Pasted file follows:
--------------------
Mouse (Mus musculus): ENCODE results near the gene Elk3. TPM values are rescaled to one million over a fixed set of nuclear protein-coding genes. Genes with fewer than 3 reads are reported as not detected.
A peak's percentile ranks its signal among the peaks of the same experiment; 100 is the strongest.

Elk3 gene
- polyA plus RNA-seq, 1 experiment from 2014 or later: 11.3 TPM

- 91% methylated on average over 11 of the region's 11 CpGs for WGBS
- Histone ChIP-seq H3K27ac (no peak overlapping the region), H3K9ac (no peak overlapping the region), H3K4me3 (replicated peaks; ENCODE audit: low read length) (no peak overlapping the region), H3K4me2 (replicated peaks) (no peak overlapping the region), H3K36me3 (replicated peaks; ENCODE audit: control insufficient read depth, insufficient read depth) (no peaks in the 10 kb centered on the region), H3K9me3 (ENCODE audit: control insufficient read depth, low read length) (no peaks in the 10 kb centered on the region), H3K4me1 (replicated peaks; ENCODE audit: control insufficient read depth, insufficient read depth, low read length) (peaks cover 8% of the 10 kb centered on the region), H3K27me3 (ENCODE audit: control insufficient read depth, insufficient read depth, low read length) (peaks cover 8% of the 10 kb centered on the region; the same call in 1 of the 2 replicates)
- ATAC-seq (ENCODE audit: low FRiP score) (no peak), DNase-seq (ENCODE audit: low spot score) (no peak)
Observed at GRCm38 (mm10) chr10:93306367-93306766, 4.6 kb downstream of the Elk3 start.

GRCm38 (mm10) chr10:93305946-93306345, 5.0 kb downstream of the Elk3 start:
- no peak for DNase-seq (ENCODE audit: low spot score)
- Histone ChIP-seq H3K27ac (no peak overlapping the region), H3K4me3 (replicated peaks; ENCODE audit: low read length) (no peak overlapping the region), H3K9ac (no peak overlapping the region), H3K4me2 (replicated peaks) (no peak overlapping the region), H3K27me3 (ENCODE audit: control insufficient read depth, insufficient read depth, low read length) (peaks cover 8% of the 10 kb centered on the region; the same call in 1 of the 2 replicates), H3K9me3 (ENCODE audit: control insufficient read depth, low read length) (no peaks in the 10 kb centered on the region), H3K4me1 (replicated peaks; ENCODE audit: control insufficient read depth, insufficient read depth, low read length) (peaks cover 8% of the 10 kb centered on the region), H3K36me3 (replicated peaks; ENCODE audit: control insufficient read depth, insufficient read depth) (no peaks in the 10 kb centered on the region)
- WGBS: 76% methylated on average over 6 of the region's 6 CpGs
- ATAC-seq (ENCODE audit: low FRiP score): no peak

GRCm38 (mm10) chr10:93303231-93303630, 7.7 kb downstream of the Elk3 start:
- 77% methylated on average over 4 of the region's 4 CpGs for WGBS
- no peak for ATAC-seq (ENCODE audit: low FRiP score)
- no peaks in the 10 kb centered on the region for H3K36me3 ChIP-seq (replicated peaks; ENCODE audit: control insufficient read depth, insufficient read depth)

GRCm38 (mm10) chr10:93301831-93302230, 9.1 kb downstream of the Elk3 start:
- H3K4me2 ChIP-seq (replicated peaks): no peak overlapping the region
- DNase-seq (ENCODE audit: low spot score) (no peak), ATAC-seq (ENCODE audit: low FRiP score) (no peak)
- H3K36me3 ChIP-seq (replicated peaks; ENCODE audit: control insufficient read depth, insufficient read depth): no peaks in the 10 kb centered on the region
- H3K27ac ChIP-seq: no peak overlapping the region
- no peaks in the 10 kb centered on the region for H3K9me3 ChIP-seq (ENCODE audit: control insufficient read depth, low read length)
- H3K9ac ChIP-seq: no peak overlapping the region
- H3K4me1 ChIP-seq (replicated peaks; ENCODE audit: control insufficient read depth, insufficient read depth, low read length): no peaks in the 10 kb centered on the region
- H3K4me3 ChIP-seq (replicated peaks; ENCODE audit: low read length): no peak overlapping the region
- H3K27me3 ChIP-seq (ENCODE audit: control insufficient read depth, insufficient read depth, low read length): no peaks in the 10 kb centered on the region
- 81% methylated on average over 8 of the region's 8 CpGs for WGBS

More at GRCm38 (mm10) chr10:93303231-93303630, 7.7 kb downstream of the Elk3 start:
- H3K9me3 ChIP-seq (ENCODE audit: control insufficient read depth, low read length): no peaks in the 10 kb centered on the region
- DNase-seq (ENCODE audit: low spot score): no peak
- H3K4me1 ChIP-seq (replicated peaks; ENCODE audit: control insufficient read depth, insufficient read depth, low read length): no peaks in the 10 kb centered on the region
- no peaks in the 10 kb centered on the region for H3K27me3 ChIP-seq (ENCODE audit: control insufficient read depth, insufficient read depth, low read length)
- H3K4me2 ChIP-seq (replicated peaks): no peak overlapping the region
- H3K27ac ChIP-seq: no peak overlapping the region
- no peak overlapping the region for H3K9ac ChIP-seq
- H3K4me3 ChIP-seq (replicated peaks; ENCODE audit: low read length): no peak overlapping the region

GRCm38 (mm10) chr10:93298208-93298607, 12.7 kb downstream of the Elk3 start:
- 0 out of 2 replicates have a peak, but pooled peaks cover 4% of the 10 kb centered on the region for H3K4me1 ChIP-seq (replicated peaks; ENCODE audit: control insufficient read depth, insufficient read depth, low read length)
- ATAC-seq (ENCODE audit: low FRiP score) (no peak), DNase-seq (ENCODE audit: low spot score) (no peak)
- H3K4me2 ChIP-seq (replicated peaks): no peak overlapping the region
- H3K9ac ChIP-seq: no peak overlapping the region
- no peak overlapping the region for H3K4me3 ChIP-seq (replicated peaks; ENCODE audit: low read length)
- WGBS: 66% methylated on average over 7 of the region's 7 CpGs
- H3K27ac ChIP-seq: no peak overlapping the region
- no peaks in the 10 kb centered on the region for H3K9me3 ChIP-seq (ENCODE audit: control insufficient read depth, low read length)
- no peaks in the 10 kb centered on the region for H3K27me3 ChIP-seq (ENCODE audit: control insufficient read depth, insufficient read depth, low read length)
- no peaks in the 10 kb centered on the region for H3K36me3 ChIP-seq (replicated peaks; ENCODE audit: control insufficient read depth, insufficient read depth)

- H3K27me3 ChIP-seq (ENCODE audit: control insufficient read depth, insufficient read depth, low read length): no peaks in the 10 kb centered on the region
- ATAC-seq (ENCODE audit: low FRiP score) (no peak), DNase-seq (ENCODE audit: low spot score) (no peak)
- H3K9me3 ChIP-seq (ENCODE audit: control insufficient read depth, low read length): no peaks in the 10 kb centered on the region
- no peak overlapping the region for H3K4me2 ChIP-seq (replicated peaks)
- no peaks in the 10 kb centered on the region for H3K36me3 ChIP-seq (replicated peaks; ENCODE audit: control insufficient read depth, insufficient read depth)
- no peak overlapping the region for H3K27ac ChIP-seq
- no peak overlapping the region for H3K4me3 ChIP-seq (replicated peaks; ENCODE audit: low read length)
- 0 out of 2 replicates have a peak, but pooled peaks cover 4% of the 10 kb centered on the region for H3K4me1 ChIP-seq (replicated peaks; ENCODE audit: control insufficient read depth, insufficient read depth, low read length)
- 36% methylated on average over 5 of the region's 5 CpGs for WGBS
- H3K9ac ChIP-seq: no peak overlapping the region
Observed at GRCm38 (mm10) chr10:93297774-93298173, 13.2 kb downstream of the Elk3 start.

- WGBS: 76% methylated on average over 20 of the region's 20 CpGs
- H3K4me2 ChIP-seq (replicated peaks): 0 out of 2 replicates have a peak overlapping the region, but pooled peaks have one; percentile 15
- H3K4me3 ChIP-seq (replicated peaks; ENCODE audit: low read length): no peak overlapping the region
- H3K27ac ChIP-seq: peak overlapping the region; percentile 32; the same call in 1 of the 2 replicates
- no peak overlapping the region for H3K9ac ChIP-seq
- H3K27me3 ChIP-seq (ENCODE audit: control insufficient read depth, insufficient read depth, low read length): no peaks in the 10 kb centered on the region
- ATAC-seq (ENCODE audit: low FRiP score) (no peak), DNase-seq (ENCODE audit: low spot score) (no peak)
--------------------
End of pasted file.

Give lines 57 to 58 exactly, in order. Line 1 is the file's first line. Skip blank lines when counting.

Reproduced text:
- 36% methylated on average over 5 of the region's 5 CpGs for WGBS
- H3K9ac ChIP-seq: no peak overlapping the region